Is there any evidence to support all these pregnancy rules? My good friend and colleague Emily Oster (whose research has been featured in SuperFreakonomics and many times on the blog), has just written the definitive book on the subject, entitled Expecting Better: Why the Conventional Pregnancy Wisdom Is Wrong-and What You Really Need to Know. She has generously agreed to answer blog reader questions, so fire away in the comments section below and, as always, we’ll post her answers in good time!
Here’s the Table of Contents to get you started: Read More »
During recent recessions, worker productivity has actually risen — but economists have been unsure if the result is driven by a changing workforce composition (i.e. more productive workers retaining their jobs) or an increase in effort and productivity on the part of individual workers. In a new paper (gated; working version here), called “Making Do With Less: Working Harder During Recessions,” economists Edward P. Lazear, Kathryn L. Shaw, and Christopher Stanton find that it’s the latter. Here’s the abstract:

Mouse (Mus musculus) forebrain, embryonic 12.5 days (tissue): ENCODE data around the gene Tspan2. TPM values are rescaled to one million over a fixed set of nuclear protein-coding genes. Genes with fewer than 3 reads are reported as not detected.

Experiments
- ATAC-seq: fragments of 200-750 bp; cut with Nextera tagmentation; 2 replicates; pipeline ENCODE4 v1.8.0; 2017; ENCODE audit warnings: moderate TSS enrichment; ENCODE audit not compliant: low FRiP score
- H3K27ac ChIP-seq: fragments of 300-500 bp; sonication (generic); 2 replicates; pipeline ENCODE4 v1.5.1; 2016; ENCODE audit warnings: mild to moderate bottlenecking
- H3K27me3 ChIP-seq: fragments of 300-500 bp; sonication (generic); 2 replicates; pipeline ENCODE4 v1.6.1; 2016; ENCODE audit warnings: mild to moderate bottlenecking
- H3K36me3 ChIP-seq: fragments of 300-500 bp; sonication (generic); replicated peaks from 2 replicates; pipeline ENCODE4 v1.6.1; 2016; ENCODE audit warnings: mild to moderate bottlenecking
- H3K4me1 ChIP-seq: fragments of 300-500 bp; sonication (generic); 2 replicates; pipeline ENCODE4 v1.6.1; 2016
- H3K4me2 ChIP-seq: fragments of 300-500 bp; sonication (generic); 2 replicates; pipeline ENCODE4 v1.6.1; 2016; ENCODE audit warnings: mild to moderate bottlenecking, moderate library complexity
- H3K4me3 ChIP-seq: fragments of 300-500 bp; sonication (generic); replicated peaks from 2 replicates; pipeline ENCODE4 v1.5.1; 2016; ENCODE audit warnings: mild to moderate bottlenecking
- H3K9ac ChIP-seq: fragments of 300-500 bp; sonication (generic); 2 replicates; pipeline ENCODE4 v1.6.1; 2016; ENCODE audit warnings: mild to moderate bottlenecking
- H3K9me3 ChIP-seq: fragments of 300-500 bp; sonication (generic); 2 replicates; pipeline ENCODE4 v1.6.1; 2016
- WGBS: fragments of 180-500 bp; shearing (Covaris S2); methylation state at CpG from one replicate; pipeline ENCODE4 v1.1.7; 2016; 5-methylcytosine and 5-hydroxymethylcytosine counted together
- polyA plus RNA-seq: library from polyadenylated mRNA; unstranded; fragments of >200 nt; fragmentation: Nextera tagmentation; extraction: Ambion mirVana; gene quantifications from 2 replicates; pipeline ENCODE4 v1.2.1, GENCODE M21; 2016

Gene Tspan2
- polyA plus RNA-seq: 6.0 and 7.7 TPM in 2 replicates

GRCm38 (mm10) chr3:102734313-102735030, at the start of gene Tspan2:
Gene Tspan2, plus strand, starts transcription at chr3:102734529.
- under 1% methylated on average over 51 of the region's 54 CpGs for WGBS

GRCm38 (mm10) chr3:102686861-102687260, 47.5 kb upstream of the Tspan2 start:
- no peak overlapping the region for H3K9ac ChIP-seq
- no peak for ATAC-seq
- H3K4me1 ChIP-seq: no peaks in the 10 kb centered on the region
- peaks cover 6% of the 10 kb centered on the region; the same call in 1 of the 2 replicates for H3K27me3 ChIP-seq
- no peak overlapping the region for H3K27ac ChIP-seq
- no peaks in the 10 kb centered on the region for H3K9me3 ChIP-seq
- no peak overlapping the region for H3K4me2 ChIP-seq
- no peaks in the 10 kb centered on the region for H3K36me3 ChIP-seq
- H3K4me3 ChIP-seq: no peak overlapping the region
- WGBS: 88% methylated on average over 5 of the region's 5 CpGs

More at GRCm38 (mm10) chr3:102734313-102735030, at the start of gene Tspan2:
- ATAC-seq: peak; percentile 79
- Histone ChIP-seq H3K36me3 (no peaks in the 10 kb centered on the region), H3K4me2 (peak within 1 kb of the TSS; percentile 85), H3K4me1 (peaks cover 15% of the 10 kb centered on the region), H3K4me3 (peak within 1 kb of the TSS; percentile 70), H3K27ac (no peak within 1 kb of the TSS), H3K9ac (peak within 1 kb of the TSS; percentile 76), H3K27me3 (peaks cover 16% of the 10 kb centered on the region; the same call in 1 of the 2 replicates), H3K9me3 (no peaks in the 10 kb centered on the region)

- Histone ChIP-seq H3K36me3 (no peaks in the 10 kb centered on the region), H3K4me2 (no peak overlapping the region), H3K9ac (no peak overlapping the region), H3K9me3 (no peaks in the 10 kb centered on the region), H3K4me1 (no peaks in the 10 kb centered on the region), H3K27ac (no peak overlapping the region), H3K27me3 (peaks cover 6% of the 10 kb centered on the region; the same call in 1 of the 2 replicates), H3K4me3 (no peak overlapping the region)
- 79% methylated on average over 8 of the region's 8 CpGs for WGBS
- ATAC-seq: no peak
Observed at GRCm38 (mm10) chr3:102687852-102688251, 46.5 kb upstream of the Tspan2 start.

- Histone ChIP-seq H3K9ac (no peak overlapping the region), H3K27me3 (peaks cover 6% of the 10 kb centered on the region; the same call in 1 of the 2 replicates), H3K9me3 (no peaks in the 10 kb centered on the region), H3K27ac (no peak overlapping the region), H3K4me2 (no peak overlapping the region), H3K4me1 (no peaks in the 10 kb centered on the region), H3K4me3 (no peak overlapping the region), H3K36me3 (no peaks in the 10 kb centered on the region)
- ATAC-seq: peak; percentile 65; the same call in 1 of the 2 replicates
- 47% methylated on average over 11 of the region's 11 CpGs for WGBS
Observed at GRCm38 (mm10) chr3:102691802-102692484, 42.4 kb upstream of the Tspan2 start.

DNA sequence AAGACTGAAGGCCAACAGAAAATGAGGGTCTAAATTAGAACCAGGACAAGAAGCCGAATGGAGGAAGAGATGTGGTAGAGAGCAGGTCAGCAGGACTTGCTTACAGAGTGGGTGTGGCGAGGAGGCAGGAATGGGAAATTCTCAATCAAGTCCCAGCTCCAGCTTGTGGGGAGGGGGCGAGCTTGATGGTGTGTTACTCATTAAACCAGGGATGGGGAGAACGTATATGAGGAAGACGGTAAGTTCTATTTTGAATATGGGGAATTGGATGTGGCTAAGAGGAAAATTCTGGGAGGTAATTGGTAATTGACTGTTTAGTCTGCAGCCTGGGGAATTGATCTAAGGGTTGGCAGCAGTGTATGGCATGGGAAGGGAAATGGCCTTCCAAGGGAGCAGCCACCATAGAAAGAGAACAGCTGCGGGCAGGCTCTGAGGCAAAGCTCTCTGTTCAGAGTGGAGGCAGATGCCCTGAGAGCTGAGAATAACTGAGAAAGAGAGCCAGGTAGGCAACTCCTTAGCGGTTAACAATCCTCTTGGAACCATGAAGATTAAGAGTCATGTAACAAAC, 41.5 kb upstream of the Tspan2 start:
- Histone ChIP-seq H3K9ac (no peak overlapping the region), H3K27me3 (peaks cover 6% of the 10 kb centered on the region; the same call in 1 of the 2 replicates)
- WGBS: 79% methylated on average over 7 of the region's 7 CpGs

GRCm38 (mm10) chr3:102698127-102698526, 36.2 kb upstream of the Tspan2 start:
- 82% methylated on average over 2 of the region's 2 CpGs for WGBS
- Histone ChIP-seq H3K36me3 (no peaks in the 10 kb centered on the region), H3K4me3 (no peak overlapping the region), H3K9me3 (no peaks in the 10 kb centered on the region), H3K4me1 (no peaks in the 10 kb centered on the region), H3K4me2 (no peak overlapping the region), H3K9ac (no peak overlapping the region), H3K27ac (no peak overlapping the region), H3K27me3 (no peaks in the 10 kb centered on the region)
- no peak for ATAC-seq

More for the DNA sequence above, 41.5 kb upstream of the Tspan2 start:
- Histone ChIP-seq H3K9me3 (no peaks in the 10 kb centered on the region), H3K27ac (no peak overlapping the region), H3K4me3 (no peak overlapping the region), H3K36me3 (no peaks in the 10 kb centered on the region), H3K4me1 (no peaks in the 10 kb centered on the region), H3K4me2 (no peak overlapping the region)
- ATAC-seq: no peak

There are two obvious possibilities that can account for the rise in productivity during recent recessions. The first is that the decline in the workforce was not random, and that the average worker was of higher quality during the recession than in the preceding period. The second is that each worker produced more while holding worker quality constant. We call the second effect, “making do with less,” that is, getting more effort from fewer workers. Using data spanning June 2006 to May 2010 on individual worker productivity from a large firm, it is possible to measure the increase in productivity due to effort and sorting. For this firm, the second effect—that workers’ effort increases—dominates the first effect—that the composition of the workforce differs over the business cycle.
Ray Fisman and Tim Sullivan use the example of New York City’s surprisingly efficient passport office to explore an interesting question: “Why do some government offices perform well and others poorly, even when they’re providing the same services and working with comparable resources?” Fisman and Sullivan think it’s all about the management: